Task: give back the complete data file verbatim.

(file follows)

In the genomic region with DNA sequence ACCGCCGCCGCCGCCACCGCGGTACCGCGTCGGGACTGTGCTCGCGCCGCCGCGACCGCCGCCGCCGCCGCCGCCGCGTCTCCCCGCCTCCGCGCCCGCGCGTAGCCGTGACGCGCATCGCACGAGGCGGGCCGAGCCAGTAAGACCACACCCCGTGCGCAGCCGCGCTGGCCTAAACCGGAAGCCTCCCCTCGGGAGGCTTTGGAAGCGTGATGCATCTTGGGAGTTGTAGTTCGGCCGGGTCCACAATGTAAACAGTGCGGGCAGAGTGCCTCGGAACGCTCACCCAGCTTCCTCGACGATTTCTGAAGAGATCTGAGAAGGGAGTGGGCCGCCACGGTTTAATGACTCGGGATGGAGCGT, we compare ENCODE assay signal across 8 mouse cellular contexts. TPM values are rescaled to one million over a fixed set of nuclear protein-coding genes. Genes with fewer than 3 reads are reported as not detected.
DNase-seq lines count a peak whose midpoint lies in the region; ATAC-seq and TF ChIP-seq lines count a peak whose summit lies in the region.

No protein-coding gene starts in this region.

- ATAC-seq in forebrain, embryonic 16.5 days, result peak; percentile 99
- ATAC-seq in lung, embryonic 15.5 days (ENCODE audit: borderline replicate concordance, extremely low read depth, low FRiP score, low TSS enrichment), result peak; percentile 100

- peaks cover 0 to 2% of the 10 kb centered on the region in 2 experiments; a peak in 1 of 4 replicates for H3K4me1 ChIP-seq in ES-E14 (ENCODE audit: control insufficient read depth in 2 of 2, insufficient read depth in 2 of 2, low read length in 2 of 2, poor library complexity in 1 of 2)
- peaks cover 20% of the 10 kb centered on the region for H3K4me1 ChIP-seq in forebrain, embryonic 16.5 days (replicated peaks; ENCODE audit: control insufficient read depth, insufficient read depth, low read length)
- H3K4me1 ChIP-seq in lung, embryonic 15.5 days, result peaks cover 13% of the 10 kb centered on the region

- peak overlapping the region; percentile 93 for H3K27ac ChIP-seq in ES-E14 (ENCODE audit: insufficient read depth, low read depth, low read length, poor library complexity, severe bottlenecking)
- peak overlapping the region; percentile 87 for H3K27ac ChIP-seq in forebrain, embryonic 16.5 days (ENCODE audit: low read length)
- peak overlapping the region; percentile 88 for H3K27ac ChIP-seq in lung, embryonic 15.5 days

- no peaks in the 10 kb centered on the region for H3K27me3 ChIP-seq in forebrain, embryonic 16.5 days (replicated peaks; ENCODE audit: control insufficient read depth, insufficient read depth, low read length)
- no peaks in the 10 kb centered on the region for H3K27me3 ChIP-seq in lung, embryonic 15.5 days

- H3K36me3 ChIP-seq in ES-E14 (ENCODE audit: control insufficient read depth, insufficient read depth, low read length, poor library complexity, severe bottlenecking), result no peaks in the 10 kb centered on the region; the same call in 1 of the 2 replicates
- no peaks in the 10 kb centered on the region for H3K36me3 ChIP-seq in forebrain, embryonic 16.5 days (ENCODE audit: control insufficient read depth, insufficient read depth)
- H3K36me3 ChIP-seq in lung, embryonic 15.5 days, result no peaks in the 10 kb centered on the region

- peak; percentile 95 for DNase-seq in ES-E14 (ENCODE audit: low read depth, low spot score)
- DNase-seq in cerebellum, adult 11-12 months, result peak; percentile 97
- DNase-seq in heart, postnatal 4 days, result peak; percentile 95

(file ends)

In the genomic region with DNA sequence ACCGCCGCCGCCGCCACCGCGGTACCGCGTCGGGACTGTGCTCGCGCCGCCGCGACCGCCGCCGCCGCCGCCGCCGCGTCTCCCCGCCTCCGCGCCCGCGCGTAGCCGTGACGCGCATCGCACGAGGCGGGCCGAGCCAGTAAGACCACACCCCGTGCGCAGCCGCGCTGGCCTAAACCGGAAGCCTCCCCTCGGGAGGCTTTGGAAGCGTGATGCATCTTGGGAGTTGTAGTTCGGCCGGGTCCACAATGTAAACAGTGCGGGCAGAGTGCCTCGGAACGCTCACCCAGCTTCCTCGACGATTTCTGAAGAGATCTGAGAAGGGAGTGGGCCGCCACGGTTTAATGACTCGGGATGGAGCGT, we compare ENCODE assay signal across 8 mouse cellular contexts. TPM values are rescaled to one million over a fixed set of nuclear protein-coding genes. Genes with fewer than 3 reads are reported as not detected.
DNase-seq lines count a peak whose midpoint lies in the region; ATAC-seq and TF ChIP-seq lines count a peak whose summit lies in the region.

No protein-coding gene starts in this region.

- ATAC-seq in forebrain, embryonic 16.5 days, result peak; percentile 99
- ATAC-seq in lung, embryonic 15.5 days (ENCODE audit: borderline replicate concordance, extremely low read depth, low FRiP score, low TSS enrichment), result peak; percentile 100

- peaks cover 0 to 2% of the 10 kb centered on the region in 2 experiments; a peak in 1 of 4 replicates for H3K4me1 ChIP-seq in ES-E14 (ENCODE audit: control insufficient read depth in 2 of 2, insufficient read depth in 2 of 2, low read length in 2 of 2, poor library complexity in 1 of 2)
- peaks cover 20% of the 10 kb centered on the region for H3K4me1 ChIP-seq in forebrain, embryonic 16.5 days (replicated peaks; ENCODE audit: control insufficient read depth, insufficient read depth, low read length)
- H3K4me1 ChIP-seq in lung, embryonic 15.5 days, result peaks cover 13% of the 10 kb centered on the region

- peak overlapping the region; percentile 93 for H3K27ac ChIP-seq in ES-E14 (ENCODE audit: insufficient read depth, low read depth, low read length, poor library complexity, severe bottlenecking)
- peak overlapping the region; percentile 87 for H3K27ac ChIP-seq in forebrain, embryonic 16.5 days (ENCODE audit: low read length)
- peak overlapping the region; percentile 88 for H3K27ac ChIP-seq in lung, embryonic 15.5 days

- no peaks in the 10 kb centered on the region for H3K27me3 ChIP-seq in forebrain, embryonic 16.5 days (replicated peaks; ENCODE audit: control insufficient read depth, insufficient read depth, low read length)
- no peaks in the 10 kb centered on the region for H3K27me3 ChIP-seq in lung, embryonic 15.5 days

- H3K36me3 ChIP-seq in ES-E14 (ENCODE audit: control insufficient read depth, insufficient read depth, low read length, poor library complexity, severe bottlenecking), result no peaks in the 10 kb centered on the region; the same call in 1 of the 2 replicates
- no peaks in the 10 kb centered on the region for H3K36me3 ChIP-seq in forebrain, embryonic 16.5 days (ENCODE audit: control insufficient read depth, insufficient read depth)
- H3K36me3 ChIP-seq in lung, embryonic 15.5 days, result no peaks in the 10 kb centered on the region

- peak; percentile 95 for DNase-seq in ES-E14 (ENCODE audit: low read depth, low spot score)
- DNase-seq in cerebellum, adult 11-12 months, result peak; percentile 97
- DNase-seq in heart, postnatal 4 days, result peak; percentile 95